Paul Markese has over 20 years of litigation experience defending his clients. He focuses his practice on toxic tort and environmental litigation, with considerable experience in the areas of asbestos, silica, and occupational disease claims. He defends various industrial product and equipment manufacturers, contractors, and premises owners in toxic tort personal injury claims covering a broad range of products, including pumps, valves, steam traps, boilers, turbines, and ceiling tile manufacturers. Paul oversees all aspects of the litigation process from inception to resolution for hundreds of matters per year and regularly defends clients in a variety of jurisdictions. His clients include several Fortune 500 companies, an engineering firm, and a major appliance manufacturer with offices around the globe.

Paul joined Hinshaw in 1997. He is an active member of the firm's Defense Litigation practice group and the Toxic Tort specialty group. He has also served as an instructor with Hinshaw University, the firm’s nationwide attorney training and education program.

Professional Affiliations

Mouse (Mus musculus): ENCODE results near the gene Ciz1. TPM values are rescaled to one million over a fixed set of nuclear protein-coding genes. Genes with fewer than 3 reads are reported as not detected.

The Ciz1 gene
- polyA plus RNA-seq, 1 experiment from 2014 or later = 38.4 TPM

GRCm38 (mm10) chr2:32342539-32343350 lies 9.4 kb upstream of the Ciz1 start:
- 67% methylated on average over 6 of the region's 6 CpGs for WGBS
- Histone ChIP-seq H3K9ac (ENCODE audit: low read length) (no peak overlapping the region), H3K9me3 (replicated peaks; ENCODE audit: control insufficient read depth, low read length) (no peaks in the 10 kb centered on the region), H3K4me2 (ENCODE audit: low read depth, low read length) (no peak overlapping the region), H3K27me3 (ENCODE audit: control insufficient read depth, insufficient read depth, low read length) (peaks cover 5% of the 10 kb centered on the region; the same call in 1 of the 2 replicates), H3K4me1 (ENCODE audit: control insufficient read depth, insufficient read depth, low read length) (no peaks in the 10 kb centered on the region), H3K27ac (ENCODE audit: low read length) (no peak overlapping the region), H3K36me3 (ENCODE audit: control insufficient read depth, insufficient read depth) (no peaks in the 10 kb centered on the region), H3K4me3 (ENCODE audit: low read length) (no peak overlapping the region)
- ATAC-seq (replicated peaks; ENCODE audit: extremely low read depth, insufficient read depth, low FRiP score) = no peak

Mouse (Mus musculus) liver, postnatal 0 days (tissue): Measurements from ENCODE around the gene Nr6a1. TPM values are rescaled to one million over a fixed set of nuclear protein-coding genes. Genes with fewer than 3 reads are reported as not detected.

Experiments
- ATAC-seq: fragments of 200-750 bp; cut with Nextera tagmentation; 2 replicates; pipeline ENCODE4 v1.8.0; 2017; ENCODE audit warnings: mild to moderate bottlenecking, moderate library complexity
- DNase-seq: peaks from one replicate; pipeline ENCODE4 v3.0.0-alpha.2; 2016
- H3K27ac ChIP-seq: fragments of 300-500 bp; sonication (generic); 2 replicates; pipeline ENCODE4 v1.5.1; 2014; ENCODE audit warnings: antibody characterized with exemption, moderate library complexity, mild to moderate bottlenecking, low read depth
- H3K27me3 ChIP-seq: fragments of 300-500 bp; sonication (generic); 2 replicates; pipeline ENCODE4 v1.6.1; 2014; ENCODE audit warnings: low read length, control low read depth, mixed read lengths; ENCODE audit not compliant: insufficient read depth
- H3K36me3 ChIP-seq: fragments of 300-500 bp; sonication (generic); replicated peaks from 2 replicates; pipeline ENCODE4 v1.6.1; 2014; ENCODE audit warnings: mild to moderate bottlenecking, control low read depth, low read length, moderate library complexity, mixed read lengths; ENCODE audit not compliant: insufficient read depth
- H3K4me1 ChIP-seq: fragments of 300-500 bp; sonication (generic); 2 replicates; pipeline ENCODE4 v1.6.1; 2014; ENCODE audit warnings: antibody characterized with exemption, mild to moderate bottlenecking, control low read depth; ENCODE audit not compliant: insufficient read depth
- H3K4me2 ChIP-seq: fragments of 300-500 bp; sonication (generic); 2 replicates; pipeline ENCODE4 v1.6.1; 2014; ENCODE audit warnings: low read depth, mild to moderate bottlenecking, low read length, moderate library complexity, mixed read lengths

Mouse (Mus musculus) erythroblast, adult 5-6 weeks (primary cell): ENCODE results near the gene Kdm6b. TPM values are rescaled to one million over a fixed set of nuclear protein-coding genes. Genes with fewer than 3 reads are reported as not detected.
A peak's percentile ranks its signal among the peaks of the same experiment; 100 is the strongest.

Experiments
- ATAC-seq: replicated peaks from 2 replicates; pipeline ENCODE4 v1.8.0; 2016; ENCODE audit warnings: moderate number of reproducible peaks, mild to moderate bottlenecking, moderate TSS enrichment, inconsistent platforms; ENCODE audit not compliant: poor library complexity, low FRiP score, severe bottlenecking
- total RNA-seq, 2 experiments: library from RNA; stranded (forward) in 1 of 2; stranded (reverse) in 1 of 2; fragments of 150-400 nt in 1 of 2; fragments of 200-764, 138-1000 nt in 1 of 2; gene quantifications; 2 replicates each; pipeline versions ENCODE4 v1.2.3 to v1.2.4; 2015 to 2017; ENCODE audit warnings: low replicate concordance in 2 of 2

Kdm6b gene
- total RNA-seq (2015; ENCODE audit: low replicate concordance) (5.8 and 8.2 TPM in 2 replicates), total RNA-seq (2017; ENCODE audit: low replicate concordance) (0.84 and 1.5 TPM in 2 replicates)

• American Bar Association
  • Defense Research Institute

Honors & Awards

  • Selected by his peers for inclusion in The Best Lawyers in America© for Mass Tort Litigation / Class Actions - Defendants, 2023 – 2024
  • Member of the Leading Lawyers Network, where he was selected by his peers as a Leading Lawyer in Toxic Torts Defense Laws


  • Co-Author, “Nolan v. Weil-McLain: Was it Worth the Wait? Yes, if You Have a Sole Proximate Cause Defense,” 8 DRI The Voice 14, April 22, 2009
  • "The Asbestos Compensation Fairness Act," DRI For the Defense, June 2003
  • "Courts Reshape Conspiracy Litigation in Illinois," 1 Toxic Exposure Litigation, Issue 1, 2000
  • "The Welding Industry is Holding its Breath for the Next Potential Wave of Toxic Tort Litigation: Welding Fumes," 1 Toxic Exposure Litigation, Issue 1, 2002


J.D., University of Illinois Chicago School of Law, 1998

  • Member, National Moot Court Team

B.A., with honors, Loyola University of Chicago, 1994